(Thanks to Winnie and Katie for the photos.)

Finally, last Saturday I went with Katie to see her children at a "flea market." While we weren't initially sure what to expect, it turns out that the children from her center and other centers were selling stuff. We bought some trinkets that we didn't need because the kids were too cute. And her center performed some musical numbers on the ocarina, a recorder-like instrument.
A few last tidbits:
  • Many Koreans seem to think that Americans eat primarily hamburgers, so I finally got talked into eating a hamburger here. It was not bad--tasty, just different than the American version.
  • I have been working to introduce Halloween to the Seomna children, though the concept is weird if you think about it! However, now the kids know they must say trick-or-treat before I will give them candy.
  • Katie and I enjoyed a nice night out with friends on the Korean military base. Sometimes, it is relaxing to be around English speakers
Thus, life continues to be eventful and busy. This weekend we head to Seoul for a day and a half. The weather is turning chilly, and we've almost reached the two-month mark!

Sunday, October 17, 2010

Baekje Festival

Hundreds and hundreds of years ago, the Korean peninsula was divided into three Kingdoms: Goguryeo, Baekje and Silla. Although the Silla kingdom eventually came to dominate, each of the Kingdoms had its heyday. Daejeon seems to have been close to the border between Goguryeo and Baekje, but Gonju, which is about an hour south of us, was the capital of the Baekje kingdom. To celebrate their rich cultural past, the city of Gonju holds the Great Baekje World Festival, or the "Baekje Revival, Rebirth of a 1400-year-old legacy."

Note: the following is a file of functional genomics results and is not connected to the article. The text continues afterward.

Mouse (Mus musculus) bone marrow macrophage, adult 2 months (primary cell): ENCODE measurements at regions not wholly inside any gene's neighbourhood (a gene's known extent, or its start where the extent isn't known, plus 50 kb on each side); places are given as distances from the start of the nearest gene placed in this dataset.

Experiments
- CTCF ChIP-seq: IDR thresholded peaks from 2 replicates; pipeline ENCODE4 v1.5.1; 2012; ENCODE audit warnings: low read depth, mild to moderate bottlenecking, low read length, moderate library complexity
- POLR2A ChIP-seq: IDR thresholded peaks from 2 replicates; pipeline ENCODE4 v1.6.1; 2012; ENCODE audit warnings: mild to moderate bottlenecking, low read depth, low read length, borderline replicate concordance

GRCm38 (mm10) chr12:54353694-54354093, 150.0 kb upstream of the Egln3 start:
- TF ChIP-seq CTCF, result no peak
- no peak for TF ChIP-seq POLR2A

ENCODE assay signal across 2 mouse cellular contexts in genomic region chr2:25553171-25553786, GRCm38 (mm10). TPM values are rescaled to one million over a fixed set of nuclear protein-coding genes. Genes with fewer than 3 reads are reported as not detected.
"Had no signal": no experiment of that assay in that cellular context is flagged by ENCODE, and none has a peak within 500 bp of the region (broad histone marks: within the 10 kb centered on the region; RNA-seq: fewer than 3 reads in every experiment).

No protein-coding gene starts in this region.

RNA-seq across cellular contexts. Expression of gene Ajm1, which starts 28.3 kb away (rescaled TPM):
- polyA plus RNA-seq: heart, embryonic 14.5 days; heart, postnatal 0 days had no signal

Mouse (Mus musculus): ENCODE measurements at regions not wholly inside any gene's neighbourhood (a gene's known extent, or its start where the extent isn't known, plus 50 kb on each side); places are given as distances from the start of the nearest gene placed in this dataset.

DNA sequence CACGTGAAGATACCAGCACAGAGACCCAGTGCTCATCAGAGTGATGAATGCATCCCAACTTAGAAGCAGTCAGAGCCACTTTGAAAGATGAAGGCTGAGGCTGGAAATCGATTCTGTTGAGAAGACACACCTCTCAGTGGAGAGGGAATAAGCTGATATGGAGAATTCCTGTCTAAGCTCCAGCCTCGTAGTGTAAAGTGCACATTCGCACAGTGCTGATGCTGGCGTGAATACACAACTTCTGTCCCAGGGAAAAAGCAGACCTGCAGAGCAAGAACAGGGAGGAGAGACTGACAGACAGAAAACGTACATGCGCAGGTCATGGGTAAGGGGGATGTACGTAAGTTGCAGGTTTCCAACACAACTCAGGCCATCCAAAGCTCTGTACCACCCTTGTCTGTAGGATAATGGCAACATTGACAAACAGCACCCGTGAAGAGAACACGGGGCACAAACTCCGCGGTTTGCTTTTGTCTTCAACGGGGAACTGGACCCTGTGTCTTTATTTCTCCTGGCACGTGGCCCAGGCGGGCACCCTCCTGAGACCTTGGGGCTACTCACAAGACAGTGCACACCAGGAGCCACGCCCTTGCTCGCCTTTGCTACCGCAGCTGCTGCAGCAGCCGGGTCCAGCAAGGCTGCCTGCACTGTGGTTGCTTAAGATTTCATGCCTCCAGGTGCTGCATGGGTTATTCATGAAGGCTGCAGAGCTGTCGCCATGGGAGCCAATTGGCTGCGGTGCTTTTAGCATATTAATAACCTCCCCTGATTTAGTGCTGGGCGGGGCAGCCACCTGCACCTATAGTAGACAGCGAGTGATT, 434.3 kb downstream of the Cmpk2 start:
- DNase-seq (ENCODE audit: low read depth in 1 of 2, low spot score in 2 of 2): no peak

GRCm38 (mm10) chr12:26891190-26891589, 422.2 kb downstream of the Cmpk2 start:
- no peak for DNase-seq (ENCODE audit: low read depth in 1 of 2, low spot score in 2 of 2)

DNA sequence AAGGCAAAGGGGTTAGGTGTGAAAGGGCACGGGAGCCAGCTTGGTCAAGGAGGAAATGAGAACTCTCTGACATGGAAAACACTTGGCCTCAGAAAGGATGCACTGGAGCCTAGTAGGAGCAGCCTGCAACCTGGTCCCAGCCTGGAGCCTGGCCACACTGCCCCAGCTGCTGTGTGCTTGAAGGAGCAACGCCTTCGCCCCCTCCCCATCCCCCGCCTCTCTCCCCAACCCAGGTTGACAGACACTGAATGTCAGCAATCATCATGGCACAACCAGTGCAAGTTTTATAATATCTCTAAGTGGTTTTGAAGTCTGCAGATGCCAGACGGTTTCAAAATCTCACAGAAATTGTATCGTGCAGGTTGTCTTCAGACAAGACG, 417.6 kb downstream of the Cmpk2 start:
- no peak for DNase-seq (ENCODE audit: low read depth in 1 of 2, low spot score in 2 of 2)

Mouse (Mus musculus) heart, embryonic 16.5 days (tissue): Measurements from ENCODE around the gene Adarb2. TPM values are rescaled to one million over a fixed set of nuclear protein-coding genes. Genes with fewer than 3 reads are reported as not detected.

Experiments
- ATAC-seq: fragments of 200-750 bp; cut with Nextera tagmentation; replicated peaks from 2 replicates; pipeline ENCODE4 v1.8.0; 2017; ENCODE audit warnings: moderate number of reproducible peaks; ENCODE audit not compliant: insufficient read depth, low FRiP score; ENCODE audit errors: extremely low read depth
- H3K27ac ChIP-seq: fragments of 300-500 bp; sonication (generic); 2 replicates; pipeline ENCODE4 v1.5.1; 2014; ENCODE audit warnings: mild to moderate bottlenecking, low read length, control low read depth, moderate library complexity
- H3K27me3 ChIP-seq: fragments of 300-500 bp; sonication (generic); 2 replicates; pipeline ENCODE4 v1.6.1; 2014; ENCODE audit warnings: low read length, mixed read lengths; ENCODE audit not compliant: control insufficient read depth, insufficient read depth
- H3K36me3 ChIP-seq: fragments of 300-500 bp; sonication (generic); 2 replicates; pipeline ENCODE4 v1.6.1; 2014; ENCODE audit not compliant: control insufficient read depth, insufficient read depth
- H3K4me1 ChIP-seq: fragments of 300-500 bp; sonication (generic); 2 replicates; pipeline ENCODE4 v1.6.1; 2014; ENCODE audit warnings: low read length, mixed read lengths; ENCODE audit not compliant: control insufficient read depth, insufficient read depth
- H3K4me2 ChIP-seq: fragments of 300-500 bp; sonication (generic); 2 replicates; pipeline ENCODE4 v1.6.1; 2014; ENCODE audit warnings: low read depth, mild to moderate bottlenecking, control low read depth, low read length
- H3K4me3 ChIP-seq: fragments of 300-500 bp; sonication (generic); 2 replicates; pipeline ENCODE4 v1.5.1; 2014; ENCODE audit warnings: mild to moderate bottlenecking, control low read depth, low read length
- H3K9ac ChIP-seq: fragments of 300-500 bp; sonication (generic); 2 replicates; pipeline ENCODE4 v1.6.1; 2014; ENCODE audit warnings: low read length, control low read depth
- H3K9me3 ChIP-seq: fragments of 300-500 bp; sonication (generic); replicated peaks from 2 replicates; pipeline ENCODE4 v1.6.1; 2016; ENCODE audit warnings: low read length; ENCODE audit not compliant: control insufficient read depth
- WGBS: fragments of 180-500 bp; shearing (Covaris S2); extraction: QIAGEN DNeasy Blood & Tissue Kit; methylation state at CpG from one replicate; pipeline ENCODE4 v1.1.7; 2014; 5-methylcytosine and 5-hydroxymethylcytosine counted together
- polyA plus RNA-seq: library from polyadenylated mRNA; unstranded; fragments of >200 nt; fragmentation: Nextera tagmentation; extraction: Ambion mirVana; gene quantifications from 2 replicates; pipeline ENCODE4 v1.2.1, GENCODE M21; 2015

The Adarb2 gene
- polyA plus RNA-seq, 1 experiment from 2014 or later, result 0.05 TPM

After class last Monday Katie, myself and our friend Seunghui bussed to Gonju to check out the festivities. The festival is quite large--it's in at least two cities with various locations within the city, and it goes on for a month or so. We started by seeing an exhibit on the great cities of the world, and visited places like Azerbaijan, Uzbekistan, Egypt and Germany.
This is me in garb from old Azerbaijan.

Then we walked around the grounds and tried out all the interactive activities. The funniest part was that every time we would put on a costume or be posing, we had random Koreans taking pitctures of us. Not discretely, but up close in our faces. It got a tad bit awkward, but was more humorous than anything.

Here I am playing (quite impressively I might add) a Korean drum.
Here Katie and I have donned the costume of Baekje warriors or soldiers. I think we look rather intimidating.
And here I must bear a heavy load (with an appropriately pained expression) because I am, obviously, an ancient Baekje peasant. Please notice the royalty in the background taking remarkably little interest in my endeavor to bear this heavy burden.
Can you tell which are the Baekje warriors and which is the American Young Adult Volunteer? I think not.
Finally, we posed in some traditional Korean dress, hanbok. I think they fit us quite well. These are still worn on special occassions.

After thoroughly indulging in ancient Baekje culture we went to another site in Gongju where we saw the burial mounds for the Baekje kings and other royalty. Although we couldn't enter the actual tombs due to preservation efforts, we were able to explore some replicas and see the mounds from the outside.

Here I am propping up some of the burial mounds.
In one of the replica tombs we found a replica king. Allow me to introduce King Muryeon, whose tomb is the most famous at this site. I question the dignity of his pose, but who am I to second-guess royalty?

At another site we found all of these blow up figures floating on water. It was stunningly beautiful, actually!
And then there was this giant fortress.
Oh, and masks.

We rode a kiddy train, we ate fried ginseng, we saw a rather unimpressive rendition of The Nutcracker (yes, in October), we tried the ancient torture devices. Then we went to eat kalkuksu, knife noodles, which are homemade. This particular dish had a whole cuttlefish and a whole octopus.

Then we walked past many many chestnut vendors. They were being roasted right there so were piping hot and so delicious!

It was a very interesting and entertaining (and informative) excursion! The Baekje culture influenced many other cultures around the world, and it was fun to take this trip back in time!